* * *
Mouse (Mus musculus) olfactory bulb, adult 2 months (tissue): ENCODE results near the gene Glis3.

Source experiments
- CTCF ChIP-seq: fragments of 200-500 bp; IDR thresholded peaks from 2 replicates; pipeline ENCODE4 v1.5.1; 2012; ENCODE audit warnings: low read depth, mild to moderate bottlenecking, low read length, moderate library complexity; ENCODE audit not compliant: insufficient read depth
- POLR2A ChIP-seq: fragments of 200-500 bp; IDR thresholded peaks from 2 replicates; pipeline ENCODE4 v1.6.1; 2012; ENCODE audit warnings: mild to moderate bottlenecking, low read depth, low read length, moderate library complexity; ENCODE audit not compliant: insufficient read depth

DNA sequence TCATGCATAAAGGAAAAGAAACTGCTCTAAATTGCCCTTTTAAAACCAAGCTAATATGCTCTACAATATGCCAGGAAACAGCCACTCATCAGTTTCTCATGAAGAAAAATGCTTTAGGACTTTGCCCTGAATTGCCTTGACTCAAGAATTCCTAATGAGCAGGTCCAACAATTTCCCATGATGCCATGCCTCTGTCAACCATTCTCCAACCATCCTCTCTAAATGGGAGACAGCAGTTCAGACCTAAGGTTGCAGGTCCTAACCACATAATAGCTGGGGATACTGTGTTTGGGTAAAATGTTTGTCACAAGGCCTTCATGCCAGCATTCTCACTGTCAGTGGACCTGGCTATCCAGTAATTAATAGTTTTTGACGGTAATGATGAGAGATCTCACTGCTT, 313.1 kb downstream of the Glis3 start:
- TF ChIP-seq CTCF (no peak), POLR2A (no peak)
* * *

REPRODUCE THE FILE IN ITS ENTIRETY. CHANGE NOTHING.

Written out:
Mouse (Mus musculus) olfactory bulb, adult 2 months (tissue): ENCODE results near the gene Glis3.

Source experiments
- CTCF ChIP-seq: fragments of 200-500 bp; IDR thresholded peaks from 2 replicates; pipeline ENCODE4 v1.5.1; 2012; ENCODE audit warnings: low read depth, mild to moderate bottlenecking, low read length, moderate library complexity; ENCODE audit not compliant: insufficient read depth
- POLR2A ChIP-seq: fragments of 200-500 bp; IDR thresholded peaks from 2 replicates; pipeline ENCODE4 v1.6.1; 2012; ENCODE audit warnings: mild to moderate bottlenecking, low read depth, low read length, moderate library complexity; ENCODE audit not compliant: insufficient read depth

DNA sequence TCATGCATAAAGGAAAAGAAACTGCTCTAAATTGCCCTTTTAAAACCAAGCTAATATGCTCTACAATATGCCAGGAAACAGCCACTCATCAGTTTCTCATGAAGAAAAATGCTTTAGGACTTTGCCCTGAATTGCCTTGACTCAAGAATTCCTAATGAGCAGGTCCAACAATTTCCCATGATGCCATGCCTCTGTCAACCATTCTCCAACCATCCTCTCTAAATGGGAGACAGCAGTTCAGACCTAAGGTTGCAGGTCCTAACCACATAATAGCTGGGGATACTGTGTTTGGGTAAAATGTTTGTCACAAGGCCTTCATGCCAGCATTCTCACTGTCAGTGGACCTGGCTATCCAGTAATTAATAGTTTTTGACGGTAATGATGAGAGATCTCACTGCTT, 313.1 kb downstream of the Glis3 start:
- TF ChIP-seq CTCF (no peak), POLR2A (no peak)